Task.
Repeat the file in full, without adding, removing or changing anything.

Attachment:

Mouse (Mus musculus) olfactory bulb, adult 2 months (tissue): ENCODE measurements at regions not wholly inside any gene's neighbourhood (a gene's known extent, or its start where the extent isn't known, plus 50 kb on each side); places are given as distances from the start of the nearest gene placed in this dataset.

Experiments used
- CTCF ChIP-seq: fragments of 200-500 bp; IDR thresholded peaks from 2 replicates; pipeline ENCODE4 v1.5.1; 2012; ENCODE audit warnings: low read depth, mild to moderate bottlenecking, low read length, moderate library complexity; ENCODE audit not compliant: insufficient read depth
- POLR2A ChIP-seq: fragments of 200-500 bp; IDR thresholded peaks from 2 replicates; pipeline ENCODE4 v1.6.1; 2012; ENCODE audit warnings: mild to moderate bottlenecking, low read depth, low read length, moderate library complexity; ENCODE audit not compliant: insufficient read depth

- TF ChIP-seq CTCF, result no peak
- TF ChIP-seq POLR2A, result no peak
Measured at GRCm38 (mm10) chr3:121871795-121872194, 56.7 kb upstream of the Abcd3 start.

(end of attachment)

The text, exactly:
Mouse (Mus musculus) olfactory bulb, adult 2 months (tissue): ENCODE measurements at regions not wholly inside any gene's neighbourhood (a gene's known extent, or its start where the extent isn't known, plus 50 kb on each side); places are given as distances from the start of the nearest gene placed in this dataset.

Experiments used
- CTCF ChIP-seq: fragments of 200-500 bp; IDR thresholded peaks from 2 replicates; pipeline ENCODE4 v1.5.1; 2012; ENCODE audit warnings: low read depth, mild to moderate bottlenecking, low read length, moderate library complexity; ENCODE audit not compliant: insufficient read depth
- POLR2A ChIP-seq: fragments of 200-500 bp; IDR thresholded peaks from 2 replicates; pipeline ENCODE4 v1.6.1; 2012; ENCODE audit warnings: mild to moderate bottlenecking, low read depth, low read length, moderate library complexity; ENCODE audit not compliant: insufficient read depth

- TF ChIP-seq CTCF, result no peak
- TF ChIP-seq POLR2A, result no peak
Measured at GRCm38 (mm10) chr3:121871795-121872194, 56.7 kb upstream of the Abcd3 start.